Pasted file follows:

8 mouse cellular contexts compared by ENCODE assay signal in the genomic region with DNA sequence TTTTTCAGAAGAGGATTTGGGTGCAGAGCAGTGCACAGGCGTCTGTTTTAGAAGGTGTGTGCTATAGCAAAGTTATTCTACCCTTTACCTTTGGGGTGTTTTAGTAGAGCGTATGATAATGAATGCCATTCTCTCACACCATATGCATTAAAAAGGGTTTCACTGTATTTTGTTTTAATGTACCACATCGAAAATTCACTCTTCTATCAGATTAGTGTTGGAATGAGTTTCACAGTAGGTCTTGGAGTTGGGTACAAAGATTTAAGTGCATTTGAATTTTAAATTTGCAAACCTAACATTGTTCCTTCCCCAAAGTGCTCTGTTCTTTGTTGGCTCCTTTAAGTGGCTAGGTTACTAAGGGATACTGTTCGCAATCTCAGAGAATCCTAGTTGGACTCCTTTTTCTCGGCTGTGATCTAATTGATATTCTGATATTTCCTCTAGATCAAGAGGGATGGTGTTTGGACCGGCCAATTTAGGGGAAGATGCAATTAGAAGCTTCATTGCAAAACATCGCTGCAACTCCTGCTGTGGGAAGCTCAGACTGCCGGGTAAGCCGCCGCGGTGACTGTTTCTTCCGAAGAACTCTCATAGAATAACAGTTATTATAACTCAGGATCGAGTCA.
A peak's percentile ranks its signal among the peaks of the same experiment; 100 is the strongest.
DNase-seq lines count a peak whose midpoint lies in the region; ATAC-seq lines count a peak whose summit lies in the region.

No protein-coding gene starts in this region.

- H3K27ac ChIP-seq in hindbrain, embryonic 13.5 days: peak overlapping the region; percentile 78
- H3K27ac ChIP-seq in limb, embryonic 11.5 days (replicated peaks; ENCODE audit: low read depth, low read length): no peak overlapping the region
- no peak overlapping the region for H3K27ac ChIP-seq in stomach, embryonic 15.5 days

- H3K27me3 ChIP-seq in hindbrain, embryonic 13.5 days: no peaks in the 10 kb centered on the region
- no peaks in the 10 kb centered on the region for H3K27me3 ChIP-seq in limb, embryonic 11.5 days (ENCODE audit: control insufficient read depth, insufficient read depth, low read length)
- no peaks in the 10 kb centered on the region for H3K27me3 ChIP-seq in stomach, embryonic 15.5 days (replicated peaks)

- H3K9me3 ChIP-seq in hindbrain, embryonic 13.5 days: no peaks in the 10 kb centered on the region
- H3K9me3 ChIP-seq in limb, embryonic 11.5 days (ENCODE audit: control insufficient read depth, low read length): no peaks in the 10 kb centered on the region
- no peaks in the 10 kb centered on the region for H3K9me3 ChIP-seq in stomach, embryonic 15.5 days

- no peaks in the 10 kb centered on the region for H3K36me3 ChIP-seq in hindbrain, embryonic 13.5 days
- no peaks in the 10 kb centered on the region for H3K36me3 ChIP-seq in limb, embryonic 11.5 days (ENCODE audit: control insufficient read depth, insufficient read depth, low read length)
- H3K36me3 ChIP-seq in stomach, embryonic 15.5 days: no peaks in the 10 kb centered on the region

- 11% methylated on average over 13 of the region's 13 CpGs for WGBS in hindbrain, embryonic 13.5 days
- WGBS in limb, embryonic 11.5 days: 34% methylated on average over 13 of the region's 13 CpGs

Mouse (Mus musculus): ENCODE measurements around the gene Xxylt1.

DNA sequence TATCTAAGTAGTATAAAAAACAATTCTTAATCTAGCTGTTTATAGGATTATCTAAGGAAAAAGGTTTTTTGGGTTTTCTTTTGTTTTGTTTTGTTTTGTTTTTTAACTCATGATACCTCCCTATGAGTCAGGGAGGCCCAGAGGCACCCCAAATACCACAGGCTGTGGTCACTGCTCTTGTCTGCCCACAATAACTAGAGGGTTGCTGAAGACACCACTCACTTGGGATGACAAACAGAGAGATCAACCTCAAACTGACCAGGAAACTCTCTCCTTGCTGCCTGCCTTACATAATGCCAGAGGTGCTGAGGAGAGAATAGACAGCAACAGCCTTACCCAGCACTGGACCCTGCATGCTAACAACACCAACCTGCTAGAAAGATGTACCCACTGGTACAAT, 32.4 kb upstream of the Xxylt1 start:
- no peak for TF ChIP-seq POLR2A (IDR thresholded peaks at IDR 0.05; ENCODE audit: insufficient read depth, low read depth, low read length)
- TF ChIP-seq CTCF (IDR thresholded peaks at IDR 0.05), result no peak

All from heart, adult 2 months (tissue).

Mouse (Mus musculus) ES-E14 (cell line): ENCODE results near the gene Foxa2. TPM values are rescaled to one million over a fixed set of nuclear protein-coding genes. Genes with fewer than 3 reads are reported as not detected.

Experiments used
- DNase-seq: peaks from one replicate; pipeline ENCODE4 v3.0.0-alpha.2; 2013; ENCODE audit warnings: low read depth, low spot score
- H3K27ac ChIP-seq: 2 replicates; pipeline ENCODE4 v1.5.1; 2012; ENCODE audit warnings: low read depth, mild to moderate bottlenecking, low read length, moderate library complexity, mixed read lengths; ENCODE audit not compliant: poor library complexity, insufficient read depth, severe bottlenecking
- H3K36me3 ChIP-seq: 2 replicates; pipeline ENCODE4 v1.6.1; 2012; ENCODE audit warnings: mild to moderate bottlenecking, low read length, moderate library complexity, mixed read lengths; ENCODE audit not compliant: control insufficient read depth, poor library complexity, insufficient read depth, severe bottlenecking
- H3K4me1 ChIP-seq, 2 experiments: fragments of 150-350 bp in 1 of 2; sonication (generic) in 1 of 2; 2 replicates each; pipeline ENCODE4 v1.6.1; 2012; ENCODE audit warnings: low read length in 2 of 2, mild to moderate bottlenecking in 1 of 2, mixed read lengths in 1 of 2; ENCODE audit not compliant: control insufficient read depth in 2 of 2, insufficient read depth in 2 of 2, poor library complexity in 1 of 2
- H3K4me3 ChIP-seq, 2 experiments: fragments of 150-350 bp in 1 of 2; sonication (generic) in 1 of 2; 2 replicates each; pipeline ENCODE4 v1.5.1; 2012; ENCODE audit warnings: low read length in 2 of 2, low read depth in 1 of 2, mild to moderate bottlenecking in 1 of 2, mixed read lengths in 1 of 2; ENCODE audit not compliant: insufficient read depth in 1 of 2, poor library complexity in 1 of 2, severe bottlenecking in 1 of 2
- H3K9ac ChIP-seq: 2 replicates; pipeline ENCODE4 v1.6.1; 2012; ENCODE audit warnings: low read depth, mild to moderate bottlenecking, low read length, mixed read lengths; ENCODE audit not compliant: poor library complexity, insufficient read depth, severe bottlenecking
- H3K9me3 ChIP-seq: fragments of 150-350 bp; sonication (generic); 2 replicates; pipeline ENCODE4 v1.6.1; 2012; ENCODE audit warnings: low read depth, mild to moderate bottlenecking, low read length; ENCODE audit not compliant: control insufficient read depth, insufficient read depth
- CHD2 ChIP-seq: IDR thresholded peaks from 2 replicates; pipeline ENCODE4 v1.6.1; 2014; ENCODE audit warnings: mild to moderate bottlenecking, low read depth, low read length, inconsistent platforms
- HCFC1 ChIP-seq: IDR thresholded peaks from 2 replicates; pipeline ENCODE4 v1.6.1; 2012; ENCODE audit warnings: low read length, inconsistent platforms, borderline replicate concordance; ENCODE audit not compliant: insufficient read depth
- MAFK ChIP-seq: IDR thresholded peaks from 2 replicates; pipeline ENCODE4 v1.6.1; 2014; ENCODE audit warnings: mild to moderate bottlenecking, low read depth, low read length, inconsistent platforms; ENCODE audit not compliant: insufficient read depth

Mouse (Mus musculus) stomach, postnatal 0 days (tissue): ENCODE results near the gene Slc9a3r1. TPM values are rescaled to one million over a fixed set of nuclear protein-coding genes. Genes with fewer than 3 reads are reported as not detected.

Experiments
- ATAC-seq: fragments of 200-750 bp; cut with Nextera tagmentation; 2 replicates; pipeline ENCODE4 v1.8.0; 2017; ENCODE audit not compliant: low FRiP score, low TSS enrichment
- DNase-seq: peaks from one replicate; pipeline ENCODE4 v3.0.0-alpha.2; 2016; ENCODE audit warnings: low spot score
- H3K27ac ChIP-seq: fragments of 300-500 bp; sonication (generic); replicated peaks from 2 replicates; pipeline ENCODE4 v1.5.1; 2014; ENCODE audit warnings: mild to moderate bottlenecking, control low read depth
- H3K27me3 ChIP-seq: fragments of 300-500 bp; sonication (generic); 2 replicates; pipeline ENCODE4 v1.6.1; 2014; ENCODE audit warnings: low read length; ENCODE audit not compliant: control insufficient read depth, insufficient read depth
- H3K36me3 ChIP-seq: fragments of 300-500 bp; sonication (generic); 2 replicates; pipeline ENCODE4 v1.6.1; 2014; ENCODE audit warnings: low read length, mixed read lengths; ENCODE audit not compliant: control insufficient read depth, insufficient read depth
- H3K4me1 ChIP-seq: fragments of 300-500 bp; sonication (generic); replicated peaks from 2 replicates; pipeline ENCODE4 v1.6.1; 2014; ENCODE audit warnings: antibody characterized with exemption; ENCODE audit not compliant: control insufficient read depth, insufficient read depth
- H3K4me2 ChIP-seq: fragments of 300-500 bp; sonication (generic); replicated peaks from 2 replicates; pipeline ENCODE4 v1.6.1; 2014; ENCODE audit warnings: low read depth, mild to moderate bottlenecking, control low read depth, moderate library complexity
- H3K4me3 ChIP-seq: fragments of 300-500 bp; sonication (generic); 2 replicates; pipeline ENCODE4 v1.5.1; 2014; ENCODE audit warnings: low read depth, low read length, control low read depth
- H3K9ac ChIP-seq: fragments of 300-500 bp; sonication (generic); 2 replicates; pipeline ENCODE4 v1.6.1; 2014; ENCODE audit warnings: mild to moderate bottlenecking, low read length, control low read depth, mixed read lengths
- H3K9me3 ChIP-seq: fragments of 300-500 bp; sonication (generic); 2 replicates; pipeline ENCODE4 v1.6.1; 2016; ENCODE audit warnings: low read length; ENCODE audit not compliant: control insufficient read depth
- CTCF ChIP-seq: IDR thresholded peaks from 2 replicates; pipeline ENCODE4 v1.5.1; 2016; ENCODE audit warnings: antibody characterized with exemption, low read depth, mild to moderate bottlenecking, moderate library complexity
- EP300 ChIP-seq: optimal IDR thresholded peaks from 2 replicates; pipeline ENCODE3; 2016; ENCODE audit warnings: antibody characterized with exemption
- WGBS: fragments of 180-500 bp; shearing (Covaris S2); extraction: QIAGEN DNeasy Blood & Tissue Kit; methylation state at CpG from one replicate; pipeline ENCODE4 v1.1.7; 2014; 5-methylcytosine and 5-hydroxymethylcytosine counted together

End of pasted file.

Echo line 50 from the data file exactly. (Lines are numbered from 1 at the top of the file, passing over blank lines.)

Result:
- WGBS: fragments of 180-500 bp; shearing (Covaris S2); extraction: QIAGEN DNeasy Blood & Tissue Kit; methylation state at CpG from one replicate; pipeline ENCODE4 v1.1.7; 2014; 5-methylcytosine and 5-hydroxymethylcytosine counted together